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Lars Ulrich on Charlie Watts: ‘People Didn’t Understand How Valuable He Was’

“People sit there and go, ‘Yeah, I’m dancing along with Mick Jagger,’” the Metallica drummer says. “No, you’re dancing along with Charlie Watts”

"He could kick these songs and make them swing, make them swagger," Lars Ulrich says of what Charlie Watts brought to the Rolling Stones.

Greg Allen/Invision/AP; David Wolff-Patrick/Redferns/Getty Images

When Metallica simplified their sound as they were writing their monumental Black Album, drummer Lars Ulrich looked to two drummers in particular for inspiration — AC/DC’s Phil Rudd and the Rolling StonesCharlie Watts. When he learned of Watts’ death this week, he felt both shocked and sad.

“It hits hard on many levels,” Ulrich tells Rolling Stone. “Obviously, as a Stones fan, it’s sort of the end of at least an era within that band, because he was the only drummer that ever recorded with them. He was such a significant part of their sound, and an underrated part of their sound. In a band where the spotlight would go to especially Mick and Keith, a lot of people truly didn’t understand how valuable he was. And from that side, as a Stones fan, it’s a great loss.”

Ulrich has always looked to the Stones for inspiration as to how a band can continue to grow and enjoy a career that spans decades. “They don’t need the money or exposure, so one can only imagine the reason they kept going is because they loved what they were doing,” he says. “And that has always been so relatable to me and to our band.

“Charlie has always been that driving force,” he continues. “He could kick these songs and make them swing, make them swagger, still make them have that attitude, that pocket. Seeing him do that way deep into his seventies has been such a life-affirming thing. [Metallica are] a good 20, 25 years behind, but it’s given me a lot of faith in the possibilities of what it can continue to be — music, concerts, connecting to fans, connecting to each other as a band. There’s nobody above them on that pyramid, and there’s nobody above Charlie on that pyramid. Of course, there are a couple of incredible jazz drummers who played into their eighties, but there’s been nobody above Charlie in the rock & roll pyramid in terms of being out there and doing it.”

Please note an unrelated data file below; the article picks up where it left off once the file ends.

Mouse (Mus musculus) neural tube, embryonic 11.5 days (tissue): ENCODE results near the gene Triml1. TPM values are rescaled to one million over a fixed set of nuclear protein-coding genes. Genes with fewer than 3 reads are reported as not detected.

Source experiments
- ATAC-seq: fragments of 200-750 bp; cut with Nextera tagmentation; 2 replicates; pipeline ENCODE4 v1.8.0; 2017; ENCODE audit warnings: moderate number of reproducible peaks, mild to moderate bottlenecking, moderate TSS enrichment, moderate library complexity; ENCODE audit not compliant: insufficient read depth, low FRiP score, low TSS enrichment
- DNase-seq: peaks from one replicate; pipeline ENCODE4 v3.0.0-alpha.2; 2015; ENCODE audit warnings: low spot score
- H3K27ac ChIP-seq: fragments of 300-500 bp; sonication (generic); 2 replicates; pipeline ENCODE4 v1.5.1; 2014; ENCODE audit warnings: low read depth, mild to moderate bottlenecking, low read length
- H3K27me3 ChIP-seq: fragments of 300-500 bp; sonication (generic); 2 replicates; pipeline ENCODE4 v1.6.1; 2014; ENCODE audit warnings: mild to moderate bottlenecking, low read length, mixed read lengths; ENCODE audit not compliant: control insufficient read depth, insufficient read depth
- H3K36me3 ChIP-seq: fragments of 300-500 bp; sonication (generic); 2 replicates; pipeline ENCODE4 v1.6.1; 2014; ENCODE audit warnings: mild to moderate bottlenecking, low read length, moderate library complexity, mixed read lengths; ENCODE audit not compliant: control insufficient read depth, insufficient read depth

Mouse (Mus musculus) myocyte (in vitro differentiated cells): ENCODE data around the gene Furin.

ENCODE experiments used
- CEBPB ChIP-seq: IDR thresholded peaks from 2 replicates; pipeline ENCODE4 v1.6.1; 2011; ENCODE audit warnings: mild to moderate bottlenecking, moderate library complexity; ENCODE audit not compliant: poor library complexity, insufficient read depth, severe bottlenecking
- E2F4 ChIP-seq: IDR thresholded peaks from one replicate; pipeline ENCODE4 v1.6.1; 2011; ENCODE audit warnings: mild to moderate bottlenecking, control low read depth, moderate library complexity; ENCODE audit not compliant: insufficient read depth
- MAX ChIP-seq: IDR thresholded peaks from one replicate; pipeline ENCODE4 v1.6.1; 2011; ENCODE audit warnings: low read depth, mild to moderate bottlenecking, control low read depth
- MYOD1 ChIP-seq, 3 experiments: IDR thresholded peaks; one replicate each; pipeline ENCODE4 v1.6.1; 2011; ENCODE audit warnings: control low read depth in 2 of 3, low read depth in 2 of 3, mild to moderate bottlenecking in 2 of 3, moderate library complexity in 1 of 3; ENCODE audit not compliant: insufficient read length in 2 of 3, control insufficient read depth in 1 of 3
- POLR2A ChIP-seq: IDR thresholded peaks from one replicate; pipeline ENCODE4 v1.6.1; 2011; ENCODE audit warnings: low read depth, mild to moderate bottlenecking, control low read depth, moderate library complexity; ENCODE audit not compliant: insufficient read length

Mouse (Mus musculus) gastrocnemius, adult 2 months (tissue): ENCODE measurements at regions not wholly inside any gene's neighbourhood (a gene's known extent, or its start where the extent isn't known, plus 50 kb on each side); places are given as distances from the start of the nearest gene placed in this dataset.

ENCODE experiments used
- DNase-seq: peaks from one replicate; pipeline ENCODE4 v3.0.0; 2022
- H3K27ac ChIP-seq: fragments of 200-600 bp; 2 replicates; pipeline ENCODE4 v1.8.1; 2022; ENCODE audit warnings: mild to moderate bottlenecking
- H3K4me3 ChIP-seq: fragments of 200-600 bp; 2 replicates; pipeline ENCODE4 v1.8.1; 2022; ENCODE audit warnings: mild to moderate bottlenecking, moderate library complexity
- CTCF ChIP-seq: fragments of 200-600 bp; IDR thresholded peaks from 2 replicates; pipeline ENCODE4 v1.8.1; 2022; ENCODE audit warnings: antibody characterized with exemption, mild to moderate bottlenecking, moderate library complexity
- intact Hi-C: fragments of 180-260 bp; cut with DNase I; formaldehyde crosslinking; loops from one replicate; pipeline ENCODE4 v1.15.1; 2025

Ulrich adds that he’s learned something new about Watts’ importance to the Stones this week by watching video of the band playing live. “I was looking at a couple of the clips from the last show in Miami and even seeing Mick Jagger up there swaying.… What is he swaying to? He’s swaying to Charlie Watts’ drumming,” Ulrich says. “People sit there and go, ‘Yeah, I’m dancing along with Mick Jagger.’ No, you’re dancing along with Charlie Watts in the same way Mick Jagger’s dancing along to Charlie Watts’ drumming. So Mick Jagger wouldn’t have those moves if it wasn’t for Charlie Watts’ drumming. It sort of starts and ends there.”

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From Rolling Stone US